Simple port scanner script error

Hi everyone,

I am new to Python and programming. I am trying to code a simple script to scan for open ports.

Here is my code

import socket
ip = int(input("Please enter an ip address "))
file = open(‘ports.txt’, ‘r’)
port_list =

for line in file:
line_strip = line.strip()
line_split = line_strip.split()
port_list.append(line_split)

file.close()
print(port_list)

port_list_final =
for i in port_list:
for j in i:
port_list_final.append(j)
print(port_list_final)

for port in port_list_final:
s = socket.socket(socket.AF_INET, socket.SOCK_STREAM) # s = socket.socket(socket.AF_INET, socket.SOCK_STREAM)
result = s.connect_ex((ip, port))

if result == 0:
    print('Port', port, 'open')
else:
    print('Port', port, 'closed')

I am getting the below error

Traceback (most recent call last):
File “C:\Users\crasto\PycharmProjects\pythonProject5\main.py”, line 2, in
ip = int(input("Please enter an ip address "))
ValueError: invalid literal for int() with base 10: ‘192.168.78.3’

Any idea how to fix this?

Many thanks in advance to anyone who is willing to help.

Cheers

Here you read a string and you try to convert it to an integer:

As the error message ValueError: invalid literal for int() with base 10: ‘192.168.78.3’ suggests, the string 192.168.78.3 cannot be converted to an integer. The solution is to simply remove the converison (int()).

Conversion of an IP address to an unsigned 32-bit integer (in fact the native format of IP address) is certainly possible but it is not so simple as just calling the built-in int(). Anyway socket.connect_ex() probably does not accept an integer as an IP address.

1 Like

Hi thanks so much for your reply.
I tried to just enter the ip address as a string and then I get this error instead

Traceback (most recent call last):
File “C:\Users\crasto\PycharmProjects\pythonProject5\main.py”, line 23, in
result = s.connect_ex((ip, port))
TypeError: an integer is required (got type str)

It’s actually requiring a int? This is so weird

I don’t know if this is the best way, but this should work for you:

import ipaddress
ip = int(ipaddress.ip_address('192.168.78.3'))
1 Like

OK, now I see why you tried to convert the IP address. Unfortunately the error message fails to say which argument is str instead of the required int. As I checked your code, it is the port number - the second item in the tuple (ip, port).

You can try to check the documentation though I admit that it could be difficult for beginners as it is not as user-friendly as it could be:

  • socket. connect_ex (address ) — points you to connect(address) without a link :frowning:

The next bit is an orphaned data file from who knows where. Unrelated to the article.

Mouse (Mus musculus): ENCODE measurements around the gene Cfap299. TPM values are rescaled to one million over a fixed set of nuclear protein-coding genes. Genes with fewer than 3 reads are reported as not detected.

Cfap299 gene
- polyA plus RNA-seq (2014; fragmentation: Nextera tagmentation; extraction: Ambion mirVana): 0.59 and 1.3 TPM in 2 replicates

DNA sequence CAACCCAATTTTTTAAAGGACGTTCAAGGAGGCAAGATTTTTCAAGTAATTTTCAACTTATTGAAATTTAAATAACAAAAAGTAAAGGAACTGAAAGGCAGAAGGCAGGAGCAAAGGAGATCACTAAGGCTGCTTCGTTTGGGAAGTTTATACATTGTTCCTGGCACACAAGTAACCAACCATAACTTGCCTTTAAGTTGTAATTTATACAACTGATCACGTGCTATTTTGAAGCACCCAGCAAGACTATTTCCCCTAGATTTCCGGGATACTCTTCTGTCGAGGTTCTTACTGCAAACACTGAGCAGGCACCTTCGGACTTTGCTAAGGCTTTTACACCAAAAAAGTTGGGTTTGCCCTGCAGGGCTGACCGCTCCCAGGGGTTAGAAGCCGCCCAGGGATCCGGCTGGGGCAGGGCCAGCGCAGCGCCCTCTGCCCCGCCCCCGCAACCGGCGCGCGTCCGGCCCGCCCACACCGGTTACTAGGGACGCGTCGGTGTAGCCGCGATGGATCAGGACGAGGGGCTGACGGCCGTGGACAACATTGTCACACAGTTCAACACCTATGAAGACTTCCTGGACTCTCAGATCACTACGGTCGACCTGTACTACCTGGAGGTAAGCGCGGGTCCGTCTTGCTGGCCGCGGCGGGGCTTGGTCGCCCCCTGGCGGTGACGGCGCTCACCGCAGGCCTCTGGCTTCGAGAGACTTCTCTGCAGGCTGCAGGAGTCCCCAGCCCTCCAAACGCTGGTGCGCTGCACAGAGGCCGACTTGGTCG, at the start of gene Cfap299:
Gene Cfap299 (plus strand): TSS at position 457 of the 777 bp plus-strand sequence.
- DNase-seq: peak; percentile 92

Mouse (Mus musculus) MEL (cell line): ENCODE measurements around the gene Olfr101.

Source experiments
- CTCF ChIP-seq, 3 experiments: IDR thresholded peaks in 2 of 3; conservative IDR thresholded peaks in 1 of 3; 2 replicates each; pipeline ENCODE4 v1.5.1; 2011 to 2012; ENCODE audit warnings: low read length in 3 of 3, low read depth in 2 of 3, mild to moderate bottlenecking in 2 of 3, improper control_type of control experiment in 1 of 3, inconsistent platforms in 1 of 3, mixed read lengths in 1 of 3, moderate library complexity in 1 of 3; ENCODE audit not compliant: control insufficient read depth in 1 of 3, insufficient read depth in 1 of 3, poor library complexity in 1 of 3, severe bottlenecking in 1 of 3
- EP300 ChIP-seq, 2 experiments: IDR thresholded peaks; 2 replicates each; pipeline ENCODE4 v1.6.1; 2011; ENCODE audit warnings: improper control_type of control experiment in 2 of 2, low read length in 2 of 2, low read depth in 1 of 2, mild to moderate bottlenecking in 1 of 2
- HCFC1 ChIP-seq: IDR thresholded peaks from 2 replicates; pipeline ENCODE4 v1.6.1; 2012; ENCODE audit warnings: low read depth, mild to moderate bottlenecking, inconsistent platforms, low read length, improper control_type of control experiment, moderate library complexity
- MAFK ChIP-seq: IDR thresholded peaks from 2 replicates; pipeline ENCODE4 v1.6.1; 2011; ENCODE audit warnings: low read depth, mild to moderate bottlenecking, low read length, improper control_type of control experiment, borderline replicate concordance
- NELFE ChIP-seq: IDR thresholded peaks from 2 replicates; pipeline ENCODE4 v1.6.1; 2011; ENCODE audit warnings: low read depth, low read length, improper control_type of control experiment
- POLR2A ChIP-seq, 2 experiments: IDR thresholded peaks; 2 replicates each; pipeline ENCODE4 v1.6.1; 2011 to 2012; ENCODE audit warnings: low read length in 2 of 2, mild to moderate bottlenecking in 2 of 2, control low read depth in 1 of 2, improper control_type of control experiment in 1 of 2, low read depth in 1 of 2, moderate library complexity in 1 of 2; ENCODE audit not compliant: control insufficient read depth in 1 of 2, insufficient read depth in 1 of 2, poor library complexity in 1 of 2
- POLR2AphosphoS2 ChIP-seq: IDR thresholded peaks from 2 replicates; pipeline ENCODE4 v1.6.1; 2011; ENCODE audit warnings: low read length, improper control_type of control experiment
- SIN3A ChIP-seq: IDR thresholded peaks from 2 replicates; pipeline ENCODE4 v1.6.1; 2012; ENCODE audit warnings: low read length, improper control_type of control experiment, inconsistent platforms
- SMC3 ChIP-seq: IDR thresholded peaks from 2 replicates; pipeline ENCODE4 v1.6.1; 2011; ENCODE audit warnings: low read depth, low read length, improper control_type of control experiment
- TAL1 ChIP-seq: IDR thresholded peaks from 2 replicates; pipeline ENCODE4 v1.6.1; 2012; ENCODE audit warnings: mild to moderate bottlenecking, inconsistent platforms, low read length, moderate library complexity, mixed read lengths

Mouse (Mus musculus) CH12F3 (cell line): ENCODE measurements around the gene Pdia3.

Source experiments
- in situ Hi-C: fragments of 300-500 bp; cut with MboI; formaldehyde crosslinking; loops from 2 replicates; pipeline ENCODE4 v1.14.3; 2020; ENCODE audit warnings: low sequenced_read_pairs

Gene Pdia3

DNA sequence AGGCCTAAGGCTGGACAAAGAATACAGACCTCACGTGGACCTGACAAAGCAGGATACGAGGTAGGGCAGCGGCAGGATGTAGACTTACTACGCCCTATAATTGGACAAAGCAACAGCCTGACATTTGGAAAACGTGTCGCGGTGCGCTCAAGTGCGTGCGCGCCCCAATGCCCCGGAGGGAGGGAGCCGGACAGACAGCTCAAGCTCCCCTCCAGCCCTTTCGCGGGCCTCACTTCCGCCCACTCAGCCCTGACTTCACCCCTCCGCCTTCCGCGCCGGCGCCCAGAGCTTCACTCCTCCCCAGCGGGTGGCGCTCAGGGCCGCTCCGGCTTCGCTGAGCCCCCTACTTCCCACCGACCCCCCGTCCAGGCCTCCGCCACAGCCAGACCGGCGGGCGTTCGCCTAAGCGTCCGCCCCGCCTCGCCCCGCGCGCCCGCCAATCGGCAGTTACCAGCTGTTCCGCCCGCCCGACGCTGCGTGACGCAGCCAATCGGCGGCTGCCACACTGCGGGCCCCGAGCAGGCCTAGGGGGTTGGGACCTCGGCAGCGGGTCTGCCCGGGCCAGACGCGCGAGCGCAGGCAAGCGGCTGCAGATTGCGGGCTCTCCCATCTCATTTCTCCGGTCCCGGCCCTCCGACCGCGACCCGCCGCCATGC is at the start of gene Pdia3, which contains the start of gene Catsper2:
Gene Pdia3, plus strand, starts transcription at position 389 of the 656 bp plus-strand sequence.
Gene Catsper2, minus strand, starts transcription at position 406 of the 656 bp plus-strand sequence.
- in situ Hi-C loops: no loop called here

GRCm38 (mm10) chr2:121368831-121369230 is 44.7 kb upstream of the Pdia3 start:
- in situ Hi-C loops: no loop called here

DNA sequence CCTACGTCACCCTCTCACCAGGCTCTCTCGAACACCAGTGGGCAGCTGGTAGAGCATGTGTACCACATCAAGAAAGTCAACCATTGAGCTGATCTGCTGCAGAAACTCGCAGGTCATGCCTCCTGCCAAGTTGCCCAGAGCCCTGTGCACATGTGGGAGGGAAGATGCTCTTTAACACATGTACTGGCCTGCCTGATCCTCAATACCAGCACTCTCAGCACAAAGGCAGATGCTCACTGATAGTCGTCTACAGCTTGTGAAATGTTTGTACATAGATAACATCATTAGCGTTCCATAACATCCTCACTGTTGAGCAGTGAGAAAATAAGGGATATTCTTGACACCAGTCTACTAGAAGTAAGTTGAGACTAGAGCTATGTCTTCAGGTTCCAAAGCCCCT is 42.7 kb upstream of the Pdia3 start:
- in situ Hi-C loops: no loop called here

• socket. connect (address ) — points you to “address family — see above” again without a link :frowning:
  • You have to find out that the mentioned “address families” you will find in Socket families :frowning:
  • There you have to find AF_INET (and know that you have to look for AF_INET) :frowning:
  • Another confusing part could be referring to a tuple as pair: "pair (host, port)" :frowning:

Possible solution

It is very hard to read your code because you pasted it as markdown. Please enclose the code parts between triple backticks:

``` python
# your code here
```

You should convert your port numbers from strings probably in your second for loop. It looks like your ports.txt can contain multiple values on a line and you split them in the second loop.

Alternatively you can convert the type directly in the command with the method call:

result = s.connect_ex((ip, int(port)))
1 Like

Yeah you’re right it’s a bit tricky as I’m a beginner. The whole ‘family’ bit I don’t really understand it. But the possible solution is pretty clear I’m going to try that.

Thanks so very much for your help it’s much appreciated.

Oh and next time I’ll make sure I’ll paste my code the way you suggested. :slight_smile:

Cheers

@zignazio
There’s a fairly good tutorial on the topic here…

2 Likes

I’ll check it out. Thanks very much for the info.

Cheers

Hi thanks for the suggestion will give that a go too. I wouldn’t have thought it would so tricky :slight_smile:

Cheers

By Dave via Discussions on Python.org at 16Jun2022 13:17:

The whole ‘family’ bit I don’t really understand it.

A “socket” is a generic thing for sending and receiving data. The
“family” is an indication of what domain this new socket it to work in.
You’re working with internet sockets. You can also use AF_UNIX to get
a “UNIX domain socket”, which is an entirely local thing which lives in
your local filesystem, for communicating between local processes without
using the internet at all.

You’re using IP addresses, so you want to use the AF_INET family.

Cheers,
Cameron Simpson cs@cskk.id.au

1 Like

Oh ok that’s starting to make sense now. Thanks so much for the info.

Everyone around here is so supportive. Really appreciate it.

Cheers

Hi Steven,

I tried what you suggested and I get this error now

Traceback (most recent call last):
File “C:\Users\crasto\PycharmProjects\pythonProject5\main.py”, line 25, in
result = s.connect_ex((ip, port))
TypeError: str, bytes or bytearray expected, not int

Cheers

It’s working! I am so happy - I converted port to int within the command line - result = s.connect_ex((ip, int(port)))

Thanks so very much.

Everyone is very helpful! You guys are awesome!

Cheers

1 Like